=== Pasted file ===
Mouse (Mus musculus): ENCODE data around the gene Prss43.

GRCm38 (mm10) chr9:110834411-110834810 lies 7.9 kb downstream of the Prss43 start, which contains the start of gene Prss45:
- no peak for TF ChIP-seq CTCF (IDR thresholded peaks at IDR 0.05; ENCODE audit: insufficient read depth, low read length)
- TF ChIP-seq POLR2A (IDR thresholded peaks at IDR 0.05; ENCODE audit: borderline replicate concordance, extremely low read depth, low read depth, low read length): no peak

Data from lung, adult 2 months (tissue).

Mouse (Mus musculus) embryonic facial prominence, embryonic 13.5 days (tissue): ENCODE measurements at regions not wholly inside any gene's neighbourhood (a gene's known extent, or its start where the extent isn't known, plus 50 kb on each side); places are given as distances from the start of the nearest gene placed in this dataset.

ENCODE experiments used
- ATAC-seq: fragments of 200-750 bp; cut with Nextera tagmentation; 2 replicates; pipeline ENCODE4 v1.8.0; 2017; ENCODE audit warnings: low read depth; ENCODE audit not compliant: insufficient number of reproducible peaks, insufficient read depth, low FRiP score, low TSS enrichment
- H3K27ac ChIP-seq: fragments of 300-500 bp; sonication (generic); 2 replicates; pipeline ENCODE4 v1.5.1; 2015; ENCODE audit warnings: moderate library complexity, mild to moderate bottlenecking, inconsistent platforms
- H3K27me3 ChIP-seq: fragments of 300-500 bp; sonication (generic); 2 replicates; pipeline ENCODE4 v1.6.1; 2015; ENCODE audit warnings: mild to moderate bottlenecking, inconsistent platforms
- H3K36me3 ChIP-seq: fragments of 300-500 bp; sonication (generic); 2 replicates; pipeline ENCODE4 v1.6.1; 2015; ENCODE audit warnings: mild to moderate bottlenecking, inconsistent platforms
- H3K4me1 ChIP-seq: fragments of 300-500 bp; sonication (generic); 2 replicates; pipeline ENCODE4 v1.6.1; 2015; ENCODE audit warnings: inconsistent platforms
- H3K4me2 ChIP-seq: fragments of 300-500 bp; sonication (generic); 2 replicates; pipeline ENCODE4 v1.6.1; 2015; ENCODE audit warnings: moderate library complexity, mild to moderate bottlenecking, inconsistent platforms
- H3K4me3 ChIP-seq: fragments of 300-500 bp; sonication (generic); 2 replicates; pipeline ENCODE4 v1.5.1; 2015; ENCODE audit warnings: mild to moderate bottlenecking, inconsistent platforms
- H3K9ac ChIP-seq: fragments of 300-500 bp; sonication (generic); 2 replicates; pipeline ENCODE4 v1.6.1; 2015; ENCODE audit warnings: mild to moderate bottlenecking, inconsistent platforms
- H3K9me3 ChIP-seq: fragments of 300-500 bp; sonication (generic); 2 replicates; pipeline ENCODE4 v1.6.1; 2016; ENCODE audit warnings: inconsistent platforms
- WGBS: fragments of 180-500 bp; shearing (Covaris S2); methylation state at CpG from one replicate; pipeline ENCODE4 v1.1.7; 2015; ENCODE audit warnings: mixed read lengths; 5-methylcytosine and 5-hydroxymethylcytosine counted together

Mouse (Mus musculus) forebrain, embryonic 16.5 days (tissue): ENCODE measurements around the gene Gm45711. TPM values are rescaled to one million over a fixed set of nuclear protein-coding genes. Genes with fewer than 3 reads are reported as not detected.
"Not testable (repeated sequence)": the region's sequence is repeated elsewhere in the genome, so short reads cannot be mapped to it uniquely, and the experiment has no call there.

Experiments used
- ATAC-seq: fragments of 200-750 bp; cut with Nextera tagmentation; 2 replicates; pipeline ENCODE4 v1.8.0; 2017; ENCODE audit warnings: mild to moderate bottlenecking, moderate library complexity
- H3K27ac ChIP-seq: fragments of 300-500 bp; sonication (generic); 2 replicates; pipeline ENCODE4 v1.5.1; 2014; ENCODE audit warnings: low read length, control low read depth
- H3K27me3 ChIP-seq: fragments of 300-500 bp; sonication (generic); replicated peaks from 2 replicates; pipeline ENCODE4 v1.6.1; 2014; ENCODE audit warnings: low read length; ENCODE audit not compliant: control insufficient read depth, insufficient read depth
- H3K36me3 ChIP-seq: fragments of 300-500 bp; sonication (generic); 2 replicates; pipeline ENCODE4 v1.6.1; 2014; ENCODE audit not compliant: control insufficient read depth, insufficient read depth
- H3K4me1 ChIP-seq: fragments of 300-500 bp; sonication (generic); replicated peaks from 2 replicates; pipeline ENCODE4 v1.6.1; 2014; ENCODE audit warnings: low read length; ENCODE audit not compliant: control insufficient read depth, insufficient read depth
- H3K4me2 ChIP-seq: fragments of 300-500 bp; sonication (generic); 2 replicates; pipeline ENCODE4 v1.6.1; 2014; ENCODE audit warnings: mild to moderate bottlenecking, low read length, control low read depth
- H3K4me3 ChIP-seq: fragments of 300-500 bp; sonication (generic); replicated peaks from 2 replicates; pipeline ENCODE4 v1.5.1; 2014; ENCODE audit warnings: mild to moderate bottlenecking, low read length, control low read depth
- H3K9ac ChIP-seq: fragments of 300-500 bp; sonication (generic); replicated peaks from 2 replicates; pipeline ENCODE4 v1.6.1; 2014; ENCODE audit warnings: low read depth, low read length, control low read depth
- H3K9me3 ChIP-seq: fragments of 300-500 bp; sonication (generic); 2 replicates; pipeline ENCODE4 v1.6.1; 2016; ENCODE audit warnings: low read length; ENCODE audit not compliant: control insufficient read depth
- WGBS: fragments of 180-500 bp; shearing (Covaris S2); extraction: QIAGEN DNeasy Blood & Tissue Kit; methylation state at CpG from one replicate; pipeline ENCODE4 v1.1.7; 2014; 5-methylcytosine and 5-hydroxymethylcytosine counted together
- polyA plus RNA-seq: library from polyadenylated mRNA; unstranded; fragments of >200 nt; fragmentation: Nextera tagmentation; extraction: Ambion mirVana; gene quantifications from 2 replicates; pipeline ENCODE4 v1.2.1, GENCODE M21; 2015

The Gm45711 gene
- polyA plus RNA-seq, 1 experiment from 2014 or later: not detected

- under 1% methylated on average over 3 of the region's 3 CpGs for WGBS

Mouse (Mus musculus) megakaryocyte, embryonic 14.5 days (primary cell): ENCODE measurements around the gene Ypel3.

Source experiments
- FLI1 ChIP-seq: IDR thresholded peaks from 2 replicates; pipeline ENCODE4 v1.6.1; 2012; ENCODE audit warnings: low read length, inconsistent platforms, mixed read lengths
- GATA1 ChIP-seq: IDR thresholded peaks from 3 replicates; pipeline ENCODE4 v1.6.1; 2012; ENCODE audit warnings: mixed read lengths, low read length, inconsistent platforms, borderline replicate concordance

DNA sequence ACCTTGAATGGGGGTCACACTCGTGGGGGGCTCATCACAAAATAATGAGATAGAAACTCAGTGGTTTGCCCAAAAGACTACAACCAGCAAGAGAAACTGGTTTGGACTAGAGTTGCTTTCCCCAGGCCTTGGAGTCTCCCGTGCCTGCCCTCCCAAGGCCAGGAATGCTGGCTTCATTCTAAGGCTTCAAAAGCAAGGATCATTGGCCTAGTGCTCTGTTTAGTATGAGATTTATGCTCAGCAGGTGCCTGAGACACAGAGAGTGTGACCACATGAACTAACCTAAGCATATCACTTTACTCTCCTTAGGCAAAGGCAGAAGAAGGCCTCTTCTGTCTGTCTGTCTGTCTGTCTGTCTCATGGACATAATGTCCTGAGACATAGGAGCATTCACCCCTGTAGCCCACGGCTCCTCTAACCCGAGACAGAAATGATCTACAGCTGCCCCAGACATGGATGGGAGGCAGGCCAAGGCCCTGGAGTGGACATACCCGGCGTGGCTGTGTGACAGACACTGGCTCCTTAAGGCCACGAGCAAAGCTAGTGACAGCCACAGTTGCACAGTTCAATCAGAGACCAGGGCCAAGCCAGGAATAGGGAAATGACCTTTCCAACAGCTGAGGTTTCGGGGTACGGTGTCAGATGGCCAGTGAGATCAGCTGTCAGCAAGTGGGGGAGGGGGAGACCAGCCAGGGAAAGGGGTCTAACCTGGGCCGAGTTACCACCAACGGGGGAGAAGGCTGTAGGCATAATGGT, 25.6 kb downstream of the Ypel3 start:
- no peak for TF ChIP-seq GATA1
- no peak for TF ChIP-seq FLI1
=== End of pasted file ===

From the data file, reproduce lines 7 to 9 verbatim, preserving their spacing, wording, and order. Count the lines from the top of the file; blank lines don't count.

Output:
ENCODE experiments used
- ATAC-seq: fragments of 200-750 bp; cut with Nextera tagmentation; 2 replicates; pipeline ENCODE4 v1.8.0; 2017; ENCODE audit warnings: low read depth; ENCODE audit not compliant: insufficient number of reproducible peaks, insufficient read depth, low FRiP score, low TSS enrichment
- H3K27ac ChIP-seq: fragments of 300-500 bp; sonication (generic); 2 replicates; pipeline ENCODE4 v1.5.1; 2015; ENCODE audit warnings: moderate library complexity, mild to moderate bottlenecking, inconsistent platforms